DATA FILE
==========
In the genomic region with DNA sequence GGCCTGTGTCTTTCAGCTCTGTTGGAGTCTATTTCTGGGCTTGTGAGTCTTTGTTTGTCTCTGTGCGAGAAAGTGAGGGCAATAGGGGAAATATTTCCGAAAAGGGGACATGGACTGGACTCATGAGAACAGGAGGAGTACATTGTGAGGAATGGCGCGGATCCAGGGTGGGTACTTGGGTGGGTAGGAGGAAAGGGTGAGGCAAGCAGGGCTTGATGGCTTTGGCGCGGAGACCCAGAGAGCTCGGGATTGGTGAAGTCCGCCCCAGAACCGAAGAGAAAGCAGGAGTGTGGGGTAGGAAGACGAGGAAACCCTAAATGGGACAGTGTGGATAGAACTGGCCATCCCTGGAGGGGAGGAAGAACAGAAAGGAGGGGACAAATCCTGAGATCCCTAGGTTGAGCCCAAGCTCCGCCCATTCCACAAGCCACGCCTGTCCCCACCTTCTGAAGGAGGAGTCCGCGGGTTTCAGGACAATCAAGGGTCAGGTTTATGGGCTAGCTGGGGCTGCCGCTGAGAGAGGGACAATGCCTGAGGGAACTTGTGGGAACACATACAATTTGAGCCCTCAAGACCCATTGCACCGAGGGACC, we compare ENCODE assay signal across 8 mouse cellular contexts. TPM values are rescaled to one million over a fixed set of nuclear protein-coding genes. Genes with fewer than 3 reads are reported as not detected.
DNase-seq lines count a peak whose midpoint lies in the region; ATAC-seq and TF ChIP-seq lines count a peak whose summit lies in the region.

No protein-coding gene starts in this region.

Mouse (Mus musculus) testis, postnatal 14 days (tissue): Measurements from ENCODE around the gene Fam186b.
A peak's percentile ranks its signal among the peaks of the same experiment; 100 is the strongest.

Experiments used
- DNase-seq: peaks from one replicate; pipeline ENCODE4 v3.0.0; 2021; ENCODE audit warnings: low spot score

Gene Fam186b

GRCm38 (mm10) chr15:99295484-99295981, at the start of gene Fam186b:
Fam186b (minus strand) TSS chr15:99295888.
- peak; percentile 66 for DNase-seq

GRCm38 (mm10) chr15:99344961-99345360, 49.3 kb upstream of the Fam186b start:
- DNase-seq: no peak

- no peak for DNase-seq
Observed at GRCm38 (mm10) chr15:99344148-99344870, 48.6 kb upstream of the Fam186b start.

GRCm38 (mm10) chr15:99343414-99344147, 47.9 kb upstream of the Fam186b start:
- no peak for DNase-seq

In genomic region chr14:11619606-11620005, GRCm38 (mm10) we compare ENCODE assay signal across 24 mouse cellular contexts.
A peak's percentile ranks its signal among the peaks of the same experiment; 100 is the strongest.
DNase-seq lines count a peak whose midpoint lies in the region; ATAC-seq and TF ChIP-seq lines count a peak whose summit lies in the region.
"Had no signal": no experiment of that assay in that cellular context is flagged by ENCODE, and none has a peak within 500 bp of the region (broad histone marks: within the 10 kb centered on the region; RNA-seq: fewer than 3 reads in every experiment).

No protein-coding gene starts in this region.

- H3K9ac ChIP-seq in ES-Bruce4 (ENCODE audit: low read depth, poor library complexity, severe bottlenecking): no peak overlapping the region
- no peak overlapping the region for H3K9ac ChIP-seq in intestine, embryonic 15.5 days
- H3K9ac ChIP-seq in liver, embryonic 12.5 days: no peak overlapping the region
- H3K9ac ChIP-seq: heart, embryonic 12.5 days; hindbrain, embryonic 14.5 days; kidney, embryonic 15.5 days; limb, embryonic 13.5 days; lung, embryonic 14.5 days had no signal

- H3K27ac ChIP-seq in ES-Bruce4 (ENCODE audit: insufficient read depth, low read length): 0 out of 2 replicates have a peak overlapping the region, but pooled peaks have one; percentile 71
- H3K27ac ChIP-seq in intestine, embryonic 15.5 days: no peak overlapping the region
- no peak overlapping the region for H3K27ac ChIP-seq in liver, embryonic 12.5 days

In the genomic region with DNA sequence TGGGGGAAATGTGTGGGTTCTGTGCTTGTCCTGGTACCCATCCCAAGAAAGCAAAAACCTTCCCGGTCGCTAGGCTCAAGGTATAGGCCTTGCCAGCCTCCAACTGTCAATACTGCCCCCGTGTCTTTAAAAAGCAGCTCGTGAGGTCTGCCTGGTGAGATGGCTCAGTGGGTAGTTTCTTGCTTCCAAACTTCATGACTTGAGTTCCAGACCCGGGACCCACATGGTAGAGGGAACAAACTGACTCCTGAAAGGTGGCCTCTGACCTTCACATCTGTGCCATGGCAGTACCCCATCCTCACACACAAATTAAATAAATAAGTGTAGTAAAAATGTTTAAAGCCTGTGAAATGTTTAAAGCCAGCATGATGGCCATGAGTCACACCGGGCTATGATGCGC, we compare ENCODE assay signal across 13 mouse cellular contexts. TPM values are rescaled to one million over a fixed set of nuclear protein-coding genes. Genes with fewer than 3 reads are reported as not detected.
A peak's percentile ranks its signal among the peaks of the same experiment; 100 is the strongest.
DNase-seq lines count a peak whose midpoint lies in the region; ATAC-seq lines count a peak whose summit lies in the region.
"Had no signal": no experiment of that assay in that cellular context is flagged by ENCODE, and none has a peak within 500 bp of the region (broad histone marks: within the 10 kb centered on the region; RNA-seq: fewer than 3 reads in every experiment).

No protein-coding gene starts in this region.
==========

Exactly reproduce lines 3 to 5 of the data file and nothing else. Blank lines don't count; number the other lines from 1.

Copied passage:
No protein-coding gene starts in this region.

Mouse (Mus musculus) testis, postnatal 14 days (tissue): Measurements from ENCODE around the gene Fam186b.
A peak's percentile ranks its signal among the peaks of the same experiment; 100 is the strongest.